Whose Planet Is It Anyway?

Sunday, May 13, 2007

Ashes to Ashes

I got an e-mail from a mother who supports Autism Speaks. She argued that a prenatal test for autism might not be a bad thing because parents who couldn't deal with raising special needs children would have the option to abort them, rather than potentially abusing them after they were born. Here's an excerpt from what she wrote:


My son has Down Syndrome and Autism and is loved beyond measure by me and his sister and the close friends I surround ourselves with. HOWEVER, when looking at abuse cases JUST in the family unit sense toward those with special needs, I can't help but wonder if women should be given the choice to bring a child with special needs into this cruel world.

Personally, I'd adopt a dozen more special needs kids if I had the means! But for the families that mistreat, abuse, neglect and even kill their children with special needs - I'm thinking the option of terminating their pregnancy before the cruelty begins could actually be a better choice. Again, I am PRO-LIFE for my own body and life. But who am I to tell another woman what to do with her body and unborn baby, especially if they feel the environment would not be anything but cruel or neglectful to that child with special needs?



There's a lot of cruelty in the world—no doubt about that. But when society dehumanizes a group of people so thoroughly that they are seen as nothing more than garbage to be thrown away before birth, that doesn't prevent abuse; to the contrary, that makes it a certainty that the small number of survivors will be victims of lifelong abuse. Perhaps not from their parents—but from schools where they are treated as if they're not worth teaching, from doctors who make ignorant predictions that they will never accomplish anything, from bullies who see nothing wrong with taunting and assaulting "retards" (or whatever the wastebasket word of the day is), from employers who refuse to hire them, from landlords who refuse to rent to them, and from the majority of otherwise decent and well-meaning people who avert their eyes and hurry away without speaking.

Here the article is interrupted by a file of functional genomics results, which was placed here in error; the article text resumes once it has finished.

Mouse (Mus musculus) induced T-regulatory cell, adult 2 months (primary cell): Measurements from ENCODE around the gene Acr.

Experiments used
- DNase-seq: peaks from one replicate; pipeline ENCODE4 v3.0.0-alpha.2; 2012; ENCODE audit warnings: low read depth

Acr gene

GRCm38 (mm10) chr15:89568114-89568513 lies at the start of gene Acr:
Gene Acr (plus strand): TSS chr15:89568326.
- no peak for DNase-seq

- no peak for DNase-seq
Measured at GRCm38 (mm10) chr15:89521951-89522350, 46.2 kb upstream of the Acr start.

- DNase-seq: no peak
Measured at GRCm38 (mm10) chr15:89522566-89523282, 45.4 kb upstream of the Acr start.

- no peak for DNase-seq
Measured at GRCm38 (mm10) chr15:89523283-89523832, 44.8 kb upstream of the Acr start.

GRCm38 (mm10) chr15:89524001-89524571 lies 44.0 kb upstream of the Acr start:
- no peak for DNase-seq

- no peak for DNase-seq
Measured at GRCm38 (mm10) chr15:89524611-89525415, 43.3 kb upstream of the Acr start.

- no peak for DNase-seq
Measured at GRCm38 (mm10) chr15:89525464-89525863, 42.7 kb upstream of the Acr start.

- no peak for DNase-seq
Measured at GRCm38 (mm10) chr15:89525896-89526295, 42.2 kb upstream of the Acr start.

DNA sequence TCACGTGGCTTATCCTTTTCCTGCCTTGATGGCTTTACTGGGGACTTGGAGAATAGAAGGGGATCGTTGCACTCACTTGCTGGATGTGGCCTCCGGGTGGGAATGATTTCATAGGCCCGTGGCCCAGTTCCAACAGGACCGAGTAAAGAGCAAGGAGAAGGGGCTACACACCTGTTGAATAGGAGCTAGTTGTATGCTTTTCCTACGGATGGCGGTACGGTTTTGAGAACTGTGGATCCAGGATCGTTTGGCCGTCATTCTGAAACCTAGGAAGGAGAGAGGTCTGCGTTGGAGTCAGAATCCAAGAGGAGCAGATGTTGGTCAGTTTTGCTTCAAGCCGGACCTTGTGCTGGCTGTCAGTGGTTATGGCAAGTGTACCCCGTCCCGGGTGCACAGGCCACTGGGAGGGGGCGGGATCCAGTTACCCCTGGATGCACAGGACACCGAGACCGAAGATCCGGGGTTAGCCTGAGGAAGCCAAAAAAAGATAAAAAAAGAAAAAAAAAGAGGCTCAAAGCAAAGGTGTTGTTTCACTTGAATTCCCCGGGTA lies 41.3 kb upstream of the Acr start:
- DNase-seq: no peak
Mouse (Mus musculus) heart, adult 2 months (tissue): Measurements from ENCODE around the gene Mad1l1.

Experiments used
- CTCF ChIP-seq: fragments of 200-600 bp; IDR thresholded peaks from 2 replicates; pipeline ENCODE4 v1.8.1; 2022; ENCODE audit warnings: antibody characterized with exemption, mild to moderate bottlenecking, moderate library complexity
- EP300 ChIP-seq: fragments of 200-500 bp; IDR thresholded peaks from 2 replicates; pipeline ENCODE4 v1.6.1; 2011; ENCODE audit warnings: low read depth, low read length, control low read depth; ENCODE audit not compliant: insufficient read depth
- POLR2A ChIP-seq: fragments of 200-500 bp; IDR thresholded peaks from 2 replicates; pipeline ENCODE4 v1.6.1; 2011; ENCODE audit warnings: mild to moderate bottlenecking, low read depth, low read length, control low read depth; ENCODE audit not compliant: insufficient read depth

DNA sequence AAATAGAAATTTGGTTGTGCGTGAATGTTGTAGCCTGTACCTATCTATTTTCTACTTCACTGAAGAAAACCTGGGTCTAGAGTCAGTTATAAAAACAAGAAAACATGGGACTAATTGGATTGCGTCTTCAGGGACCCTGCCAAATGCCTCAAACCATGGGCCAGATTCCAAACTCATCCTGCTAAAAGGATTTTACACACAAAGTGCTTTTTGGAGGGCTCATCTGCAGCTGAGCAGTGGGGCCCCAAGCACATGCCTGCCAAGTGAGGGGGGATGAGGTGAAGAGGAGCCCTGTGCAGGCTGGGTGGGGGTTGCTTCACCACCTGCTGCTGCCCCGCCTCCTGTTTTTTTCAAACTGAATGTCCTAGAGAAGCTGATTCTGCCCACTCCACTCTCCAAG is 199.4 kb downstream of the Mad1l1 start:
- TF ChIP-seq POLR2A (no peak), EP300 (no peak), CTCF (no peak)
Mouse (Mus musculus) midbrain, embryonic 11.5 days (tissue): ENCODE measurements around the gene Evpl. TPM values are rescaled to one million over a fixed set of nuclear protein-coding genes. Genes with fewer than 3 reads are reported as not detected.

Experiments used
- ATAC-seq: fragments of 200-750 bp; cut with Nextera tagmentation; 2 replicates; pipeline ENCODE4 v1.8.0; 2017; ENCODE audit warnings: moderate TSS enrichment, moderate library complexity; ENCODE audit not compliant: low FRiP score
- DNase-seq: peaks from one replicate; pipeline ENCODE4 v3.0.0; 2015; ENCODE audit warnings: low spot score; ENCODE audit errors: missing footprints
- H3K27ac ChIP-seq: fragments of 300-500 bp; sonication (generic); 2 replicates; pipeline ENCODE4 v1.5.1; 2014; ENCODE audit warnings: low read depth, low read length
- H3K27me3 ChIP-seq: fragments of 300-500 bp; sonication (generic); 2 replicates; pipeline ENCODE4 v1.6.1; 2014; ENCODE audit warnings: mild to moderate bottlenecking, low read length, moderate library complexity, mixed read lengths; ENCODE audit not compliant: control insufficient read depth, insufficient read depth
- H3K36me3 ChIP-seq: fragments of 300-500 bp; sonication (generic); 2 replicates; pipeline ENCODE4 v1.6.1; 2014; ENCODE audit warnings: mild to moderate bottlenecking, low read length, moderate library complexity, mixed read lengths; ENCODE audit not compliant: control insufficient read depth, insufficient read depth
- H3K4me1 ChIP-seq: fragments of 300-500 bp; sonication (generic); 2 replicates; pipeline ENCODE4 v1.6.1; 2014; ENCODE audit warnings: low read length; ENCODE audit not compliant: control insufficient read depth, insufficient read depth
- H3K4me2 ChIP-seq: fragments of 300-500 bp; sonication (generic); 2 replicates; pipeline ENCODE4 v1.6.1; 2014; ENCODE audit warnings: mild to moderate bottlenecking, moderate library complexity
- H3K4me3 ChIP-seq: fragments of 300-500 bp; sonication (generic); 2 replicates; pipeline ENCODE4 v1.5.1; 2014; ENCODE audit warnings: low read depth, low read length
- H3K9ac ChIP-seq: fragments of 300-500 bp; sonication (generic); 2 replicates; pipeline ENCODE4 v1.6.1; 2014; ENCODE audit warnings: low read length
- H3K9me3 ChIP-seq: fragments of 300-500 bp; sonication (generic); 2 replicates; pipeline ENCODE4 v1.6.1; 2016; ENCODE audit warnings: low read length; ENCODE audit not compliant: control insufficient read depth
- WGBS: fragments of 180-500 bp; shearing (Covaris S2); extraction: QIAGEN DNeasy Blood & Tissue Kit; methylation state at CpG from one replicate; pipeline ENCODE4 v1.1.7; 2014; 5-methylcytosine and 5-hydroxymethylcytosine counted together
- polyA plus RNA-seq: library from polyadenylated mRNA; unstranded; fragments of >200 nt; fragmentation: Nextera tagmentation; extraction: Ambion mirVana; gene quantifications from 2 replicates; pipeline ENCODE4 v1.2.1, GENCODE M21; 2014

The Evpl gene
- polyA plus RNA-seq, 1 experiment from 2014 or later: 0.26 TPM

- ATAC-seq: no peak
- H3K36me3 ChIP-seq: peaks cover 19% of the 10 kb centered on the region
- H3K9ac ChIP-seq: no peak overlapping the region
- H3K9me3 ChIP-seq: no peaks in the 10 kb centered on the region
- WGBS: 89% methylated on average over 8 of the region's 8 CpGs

Cruelty toward autistics, or any other stigmatized minority group, is not a natural state of affairs. It exists because society has chosen to allow it to exist. There is nothing intrinsic to the development of special needs children that makes parents more likely to want to abuse them. Even the idea that their needs are "special" is a cultural construct. What we have here is a mismatch between modern society's narrow, unrealistic expectations and the actual diversity of human experience. In multigenerational autistic families (such as mine) where many of the children have autistic traits, the parents don't see anything strange or wrong when a kid lines up his toys or climbs on the furniture. That's just ordinary childhood behavior, as far as they're concerned.

At various times and places in history, different groups of people have been singled out as so incapable and so vulnerable to abuse that they would be better off dead. In India, until the 19th century, a widow could be burned alive on her husband's funeral pyre. This practice was called sati, also spelled suttee. Because widows often were abused in Indian society, their death was thought to be a merciful way of preventing the beatings, rape, and starvation that otherwise might have awaited them. Often they were drugged so that they would not suffer.

Like euthanasia and eugenic abortion of people with disabilities in today's society, the practice of sati strongly reinforced the prevailing cultural view that widows were useless parasites, unworthy of decent treatment or even life itself. It was because of this attitude that widows were mistreated, not because their existence was too much of a burden on their families and communities.